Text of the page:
Friday, February 28, 2014

Louise Brooks to shine in Orinda, California (home of Fay Lanphier)

On March 1st at 1 pm, author Robert Murillo will read from his new Louise Brooks inspired novel, The Vanity, at Orinda Books in Orinda, California. Robert and his novel will be introduced by Thomas Gladysz, Director of the Louise Brooks Society. If you can't make this event and would like a signed copy of Robert's new book (and / or the Louise Brooks edition of The Diary of a Lost Girl, edited by Thomas Gladysz), please contact the store by phone or email to place an order. The event has been getting a good deal of media attention, including this article in the nearby Contra Costa Times.

March 1, 2014 - 1 pm
Orinda Books
276 Village Square
Orinda, Ca 94563

Believe it or not, but the Northern California community of Orinda has an unusual connection with one of Brooks' films. Orinda was home of Fay Lanphier, who starred in The American Venus (1926), Brooks' second film and the first film for which she received a film credit. (One of the other actors in The American Venus, Lawrence Gray, was born and raised in San Francisco.)

Lanphier was Miss America in 1925, the first Californian to win the honor. (She was also the 1925 Rose Bowl Queen.) As a renowned beauty, she was offered a film contract, and was starred in a major Paramount release, The American Venus, the storyline of which centers on a beauty contest.

According to an Oakland Tribune obituary, Lanphier "won the Miss California crown twice before being judged the most beautiful girl in the nation in Atlantic City, N.J. She was a 19-year-old secretary here when she was judged Miss America. The blond, hazel-eyed girl started her career as Miss Alameda, although she made her home in Oakland. She first won the Miss California title in 1924 and placed third in the national contest at Atlantic City that year. The next year she was chosen Miss California again and won the national contest in a walk-away."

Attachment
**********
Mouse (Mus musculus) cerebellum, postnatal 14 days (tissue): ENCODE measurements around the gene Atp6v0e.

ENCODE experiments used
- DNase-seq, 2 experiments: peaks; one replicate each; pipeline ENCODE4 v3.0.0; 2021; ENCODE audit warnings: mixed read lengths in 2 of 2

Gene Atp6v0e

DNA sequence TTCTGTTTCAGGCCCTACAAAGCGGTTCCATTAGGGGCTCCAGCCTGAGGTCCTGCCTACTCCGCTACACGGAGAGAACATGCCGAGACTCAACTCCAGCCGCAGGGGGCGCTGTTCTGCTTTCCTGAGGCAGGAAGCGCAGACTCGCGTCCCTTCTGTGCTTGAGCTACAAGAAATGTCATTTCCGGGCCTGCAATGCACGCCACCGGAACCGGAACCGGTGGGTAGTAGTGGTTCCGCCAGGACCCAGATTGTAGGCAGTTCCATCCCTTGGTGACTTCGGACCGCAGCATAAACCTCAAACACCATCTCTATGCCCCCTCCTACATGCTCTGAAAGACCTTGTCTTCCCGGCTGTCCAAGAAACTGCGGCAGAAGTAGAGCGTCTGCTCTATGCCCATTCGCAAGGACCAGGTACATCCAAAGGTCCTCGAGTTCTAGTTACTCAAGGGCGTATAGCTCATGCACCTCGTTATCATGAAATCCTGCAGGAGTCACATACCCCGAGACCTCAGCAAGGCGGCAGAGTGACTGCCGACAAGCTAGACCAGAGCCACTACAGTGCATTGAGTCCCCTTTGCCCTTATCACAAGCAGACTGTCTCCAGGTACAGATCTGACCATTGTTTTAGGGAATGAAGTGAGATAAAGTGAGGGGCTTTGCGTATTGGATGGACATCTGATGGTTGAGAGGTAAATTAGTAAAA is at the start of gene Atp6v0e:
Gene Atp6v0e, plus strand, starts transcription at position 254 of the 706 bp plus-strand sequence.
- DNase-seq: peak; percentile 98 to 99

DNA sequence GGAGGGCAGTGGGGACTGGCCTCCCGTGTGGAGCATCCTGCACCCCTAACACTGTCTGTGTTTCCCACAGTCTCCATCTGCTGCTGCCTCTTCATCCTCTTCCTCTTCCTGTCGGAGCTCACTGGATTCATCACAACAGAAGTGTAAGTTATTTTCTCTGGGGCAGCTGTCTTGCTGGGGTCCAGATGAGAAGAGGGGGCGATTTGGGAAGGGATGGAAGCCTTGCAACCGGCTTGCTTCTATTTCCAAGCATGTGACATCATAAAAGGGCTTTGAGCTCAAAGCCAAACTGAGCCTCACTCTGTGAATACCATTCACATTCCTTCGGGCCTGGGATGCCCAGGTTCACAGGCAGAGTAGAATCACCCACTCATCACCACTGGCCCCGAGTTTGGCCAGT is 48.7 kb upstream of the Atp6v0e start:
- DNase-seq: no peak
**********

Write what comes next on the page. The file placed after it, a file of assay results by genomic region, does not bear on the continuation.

After her controversial win as Miss America, Lanphier became an overnight celebrity, traveling to New York in President Coolidge's special railway car. Motorcycle officers escorted her through Manhattan. She was also toasted at a round of parties by such celebrities as Rudolph Valentino, Mae Murray, and Will Rogers. Lanphier estimated she earned $50,000 on a 16-week personal appearance tour during the year she wore the crown of Miss America. Despite her charms, Lanphier's film career never really took off. She appeared in only one other film, a Laurel and Hardy short called Flying Elephants (1928). She died at the age of 53 in 1959.

Lanphier was married to Sidney M. Spiegel, son of a wealthy Chicago store owner. That marriage ended in divorce after six months. In 1930, she married her former high school sweetheart Winfield J. Daniels, a Berkeley and San Jose book store operator, and settled down to life as a housewife in Orinda.

Both Lanphier and Brooks can be seen in the film clip below.

Thursday, February 27, 2014

When You're in Love - a round-up of reviews

When You're in Love was released on February 27th, 1937. The Robert Riskin directed and written film stars Grace Moore, Cary Grant, and Thomas Mitchell. Louise Brooks has an uncredited bit part as a dancer. (I've seen the film a few times, and have never been able to spot the actress.) Grace Moore, then a well-known opera singer, is delightful. She plays opposite Cary Grant, who was then just coming into his own as an actor and star. When You're in Love is a charming and entertaining film deserving of greater recognition.